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  • Writer's pictureArchuleta A. Chisolm

The Problem With Loni's Logic

During the holiday, I had an opportunity to watch Kevin Hart’s latest Netflix docuseries, Don’t F**k This Up, where he and his wife Eniko spoke out about Kevin’s infidelity.

Remember this? The video was part of an extortion attempt made by a close friend who threatened to release the tape unless he received payment. At the time the video circulated, Eniko was eight months pregnant. Kevin explained why he cheated which basically narrowed down to “working hard.”

After watching this, I had questions. Why would they want to bring this up again? What was the point? We had taken this off our radar. We weren’t talking about it anymore. In essence, we had moved on. Now, it was being smacked in our face once again.

Rapper Joe Budden tackled Kevin Hart’s cheating in a recent episode of his podcast. Being that he has cheated in past relationships, Joe offered up his understanding:

“He works really hard, I can work harder. Like, I can see how n—as cheat… In thinking about how hard he works, sometimes you’re not home but for 10 seconds in the day, for however many days. And I as a man can understand how that can be difficult.”

The women of “The Real” talk show also decided to join in on the conversation. Comedian Loni Love believes there should be an open discussion regarding the way successful Black men generally make excuses to be unfaithful. She says men like Kevin Hart, Joe Budden, etc. typically blame “working hard” on ruining their home lives.

Loni went on to say, “in the Black community – I don’t speak for the Black community but I do think that a lot of Black men they really don’t know how to have true, faithful relationships. They think because they have money, because they have power they can treat women any kind of way. And that is something we need to work on.”

Yes Loni, I can agree with you on that. However, it’s not just in the Black community. When Adrienne Bailon chimed in to say that men of all races cheat, Loni said, “It’s not across the board because what is happening is that we are still dealing with the point of slavery. And we are descendants of slavery and because our families were broken up we still do not have an idea of how to have togetherness because our families were broken up.”

So, here’s the thing. If we want to deep dive into this and attempt to identify a catalyst for the cheating behavior of black men, we can’t rest on slavery as one of the root causes.

I believe Loni was trying to articulate a truth, however, it did not come across well. She singled out Black men and made some generalizations that were ill-stated.

If she really wanted to say that the generational trauma of slavery and broken homes are the reasons for Black men cheating, it doesn’t help that she is in a relationship with James Welsh, a white man. For the purposes of this conversation, we’ll just call him - the oppressor.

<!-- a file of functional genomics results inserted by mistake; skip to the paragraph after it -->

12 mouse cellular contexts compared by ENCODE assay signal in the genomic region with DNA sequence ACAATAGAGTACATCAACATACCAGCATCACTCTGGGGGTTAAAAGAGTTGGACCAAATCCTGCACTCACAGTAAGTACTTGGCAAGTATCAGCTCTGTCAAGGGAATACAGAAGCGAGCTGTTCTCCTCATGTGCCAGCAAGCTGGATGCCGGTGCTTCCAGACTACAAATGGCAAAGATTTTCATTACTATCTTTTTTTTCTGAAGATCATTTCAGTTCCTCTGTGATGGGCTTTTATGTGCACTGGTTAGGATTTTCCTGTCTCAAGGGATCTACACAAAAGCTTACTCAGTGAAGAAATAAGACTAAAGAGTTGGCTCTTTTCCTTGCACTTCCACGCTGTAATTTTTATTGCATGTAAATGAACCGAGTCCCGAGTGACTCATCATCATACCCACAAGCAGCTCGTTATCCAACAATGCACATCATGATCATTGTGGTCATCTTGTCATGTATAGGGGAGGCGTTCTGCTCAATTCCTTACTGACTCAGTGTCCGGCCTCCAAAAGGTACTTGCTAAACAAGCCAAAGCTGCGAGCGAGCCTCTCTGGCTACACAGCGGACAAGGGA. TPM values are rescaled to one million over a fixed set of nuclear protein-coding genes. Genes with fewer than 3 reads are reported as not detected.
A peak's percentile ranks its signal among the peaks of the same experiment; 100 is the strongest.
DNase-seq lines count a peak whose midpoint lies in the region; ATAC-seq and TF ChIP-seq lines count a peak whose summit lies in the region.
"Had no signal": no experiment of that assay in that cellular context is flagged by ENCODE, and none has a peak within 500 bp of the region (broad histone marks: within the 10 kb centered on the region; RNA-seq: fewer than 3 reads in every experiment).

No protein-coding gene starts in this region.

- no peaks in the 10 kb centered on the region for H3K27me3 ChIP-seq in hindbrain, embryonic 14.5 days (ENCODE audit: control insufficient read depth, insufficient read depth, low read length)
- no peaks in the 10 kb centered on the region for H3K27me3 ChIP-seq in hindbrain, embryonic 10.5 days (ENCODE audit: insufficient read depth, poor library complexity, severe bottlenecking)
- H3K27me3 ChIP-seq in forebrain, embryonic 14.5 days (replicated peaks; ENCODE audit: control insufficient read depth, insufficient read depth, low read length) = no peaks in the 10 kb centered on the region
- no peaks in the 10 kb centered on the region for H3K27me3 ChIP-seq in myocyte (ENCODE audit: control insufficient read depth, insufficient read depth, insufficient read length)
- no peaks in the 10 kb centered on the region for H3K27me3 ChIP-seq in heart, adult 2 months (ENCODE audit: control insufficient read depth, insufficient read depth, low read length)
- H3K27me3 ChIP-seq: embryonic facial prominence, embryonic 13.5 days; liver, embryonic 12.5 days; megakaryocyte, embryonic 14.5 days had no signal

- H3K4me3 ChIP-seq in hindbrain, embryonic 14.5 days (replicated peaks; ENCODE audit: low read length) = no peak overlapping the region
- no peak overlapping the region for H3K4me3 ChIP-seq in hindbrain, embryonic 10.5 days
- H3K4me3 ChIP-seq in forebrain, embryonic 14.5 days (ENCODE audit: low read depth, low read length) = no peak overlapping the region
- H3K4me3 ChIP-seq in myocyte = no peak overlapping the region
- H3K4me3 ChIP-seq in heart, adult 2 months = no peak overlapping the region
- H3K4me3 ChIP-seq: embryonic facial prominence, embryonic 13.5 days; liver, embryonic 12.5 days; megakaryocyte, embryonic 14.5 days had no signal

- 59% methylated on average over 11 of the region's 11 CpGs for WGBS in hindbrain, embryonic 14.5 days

Loni, the white man that you’re dating – his ancestors were raping your ancestors, subsequently cheating on their wives. Therefore, what are you really talking about?

This is another example of how we sometimes talk too much when we’ve found a good thing. Somehow, we become the resident authority for the subject that no one asked for. We saw this play out with singer Ciara after she married NFL player Russell Wilson.

She was accused of criticizing single women after posting a video of a Pastor John Gray sermon in which he says, “too many women want to be married but are walking around in the spirit of a girlfriend… if you begin to carry yourself like a wife, a husband will find you.”

My issue, along with other women, was not with Ciara but with Pastor Gray. Reaffirming self-worth is never an issue; telling single Black women they don’t have any is. With both Loni and Pastor Gray, their messages are toxic because they point fingers and perpetuate narrow-minded ideals.

Loni has found love which is a wonderful thing. It is possible to be in love and happy without claiming to know why other people do what they do. The range of Black men’s experiences is just too immense for the answer as to why they cheat to ever be so simplistic.

We can agree that cheating is a sign of superiority, among a host of other things. However, it’s not just the Black community that is hurting. Men from every race cheat. Therefore, other communities hurt as well.

Loni took to Twitter yesterday to say, “Folks will be mad but we need to work on building good relationships that honor women …” As we move forward, she’s right. In the midst of that statement, we need to stop with the generalizations that hold us back. There needs to be more emphasis on healing. We need more information (in all forms) that deals with Black relationships, and provide us with solutions.


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